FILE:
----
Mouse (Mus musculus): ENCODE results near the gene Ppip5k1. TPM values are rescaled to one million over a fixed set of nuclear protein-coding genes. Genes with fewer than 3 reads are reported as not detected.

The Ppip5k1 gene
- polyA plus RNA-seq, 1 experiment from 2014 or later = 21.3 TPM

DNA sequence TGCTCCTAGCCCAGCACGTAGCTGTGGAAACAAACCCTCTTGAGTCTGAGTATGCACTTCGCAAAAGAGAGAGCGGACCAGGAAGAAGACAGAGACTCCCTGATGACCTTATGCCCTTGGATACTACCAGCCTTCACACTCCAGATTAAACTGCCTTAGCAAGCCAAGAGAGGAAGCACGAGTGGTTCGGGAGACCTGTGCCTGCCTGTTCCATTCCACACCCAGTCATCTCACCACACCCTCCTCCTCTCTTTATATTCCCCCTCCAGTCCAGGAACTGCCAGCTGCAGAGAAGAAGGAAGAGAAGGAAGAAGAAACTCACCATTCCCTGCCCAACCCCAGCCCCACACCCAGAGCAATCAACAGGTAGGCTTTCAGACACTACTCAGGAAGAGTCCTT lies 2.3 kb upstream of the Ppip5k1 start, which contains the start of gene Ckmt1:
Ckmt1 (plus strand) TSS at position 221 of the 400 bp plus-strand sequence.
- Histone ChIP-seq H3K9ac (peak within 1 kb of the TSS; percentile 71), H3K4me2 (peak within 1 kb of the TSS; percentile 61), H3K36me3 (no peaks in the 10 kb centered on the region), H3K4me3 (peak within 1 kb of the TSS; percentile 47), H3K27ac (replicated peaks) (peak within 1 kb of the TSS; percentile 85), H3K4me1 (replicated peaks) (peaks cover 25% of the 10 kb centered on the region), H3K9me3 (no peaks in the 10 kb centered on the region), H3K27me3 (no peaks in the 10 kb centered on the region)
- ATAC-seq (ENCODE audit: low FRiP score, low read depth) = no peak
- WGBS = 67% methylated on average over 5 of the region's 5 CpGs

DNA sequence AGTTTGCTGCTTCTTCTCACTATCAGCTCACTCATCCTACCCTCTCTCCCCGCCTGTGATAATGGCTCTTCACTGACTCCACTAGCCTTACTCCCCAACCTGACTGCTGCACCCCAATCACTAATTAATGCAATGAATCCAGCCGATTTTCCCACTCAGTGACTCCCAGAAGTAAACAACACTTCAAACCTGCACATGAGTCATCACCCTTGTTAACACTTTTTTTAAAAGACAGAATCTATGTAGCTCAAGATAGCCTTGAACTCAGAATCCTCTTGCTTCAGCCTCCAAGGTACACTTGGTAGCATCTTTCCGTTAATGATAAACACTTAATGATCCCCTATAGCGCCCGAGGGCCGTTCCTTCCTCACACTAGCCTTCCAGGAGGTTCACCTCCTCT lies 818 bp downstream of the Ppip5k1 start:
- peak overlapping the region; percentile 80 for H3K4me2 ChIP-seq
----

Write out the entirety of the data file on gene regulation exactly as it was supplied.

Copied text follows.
Mouse (Mus musculus): ENCODE results near the gene Ppip5k1. TPM values are rescaled to one million over a fixed set of nuclear protein-coding genes. Genes with fewer than 3 reads are reported as not detected.

The Ppip5k1 gene
- polyA plus RNA-seq, 1 experiment from 2014 or later = 21.3 TPM

DNA sequence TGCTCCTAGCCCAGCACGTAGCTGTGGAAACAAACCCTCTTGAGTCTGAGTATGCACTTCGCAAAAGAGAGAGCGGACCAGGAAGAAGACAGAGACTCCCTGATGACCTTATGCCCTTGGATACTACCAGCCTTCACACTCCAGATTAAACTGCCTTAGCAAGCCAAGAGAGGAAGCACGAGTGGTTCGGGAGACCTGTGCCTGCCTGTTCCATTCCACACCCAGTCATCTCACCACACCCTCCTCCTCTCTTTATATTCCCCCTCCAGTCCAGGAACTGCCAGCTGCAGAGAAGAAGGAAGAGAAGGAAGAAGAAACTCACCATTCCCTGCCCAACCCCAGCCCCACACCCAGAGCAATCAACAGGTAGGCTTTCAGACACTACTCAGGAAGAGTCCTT lies 2.3 kb upstream of the Ppip5k1 start, which contains the start of gene Ckmt1:
Ckmt1 (plus strand) TSS at position 221 of the 400 bp plus-strand sequence.
- Histone ChIP-seq H3K9ac (peak within 1 kb of the TSS; percentile 71), H3K4me2 (peak within 1 kb of the TSS; percentile 61), H3K36me3 (no peaks in the 10 kb centered on the region), H3K4me3 (peak within 1 kb of the TSS; percentile 47), H3K27ac (replicated peaks) (peak within 1 kb of the TSS; percentile 85), H3K4me1 (replicated peaks) (peaks cover 25% of the 10 kb centered on the region), H3K9me3 (no peaks in the 10 kb centered on the region), H3K27me3 (no peaks in the 10 kb centered on the region)
- ATAC-seq (ENCODE audit: low FRiP score, low read depth) = no peak
- WGBS = 67% methylated on average over 5 of the region's 5 CpGs

DNA sequence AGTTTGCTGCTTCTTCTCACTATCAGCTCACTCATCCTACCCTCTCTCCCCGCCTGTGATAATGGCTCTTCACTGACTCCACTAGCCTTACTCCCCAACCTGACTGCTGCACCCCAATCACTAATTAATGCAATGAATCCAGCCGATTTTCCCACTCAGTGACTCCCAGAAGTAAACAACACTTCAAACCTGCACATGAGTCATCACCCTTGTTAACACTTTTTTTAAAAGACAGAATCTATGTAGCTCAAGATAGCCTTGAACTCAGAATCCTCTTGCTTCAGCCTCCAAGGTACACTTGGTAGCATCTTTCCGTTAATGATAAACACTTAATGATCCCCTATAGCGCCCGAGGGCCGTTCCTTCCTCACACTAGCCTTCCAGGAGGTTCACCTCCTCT lies 818 bp downstream of the Ppip5k1 start:
- peak overlapping the region; percentile 80 for H3K4me2 ChIP-seq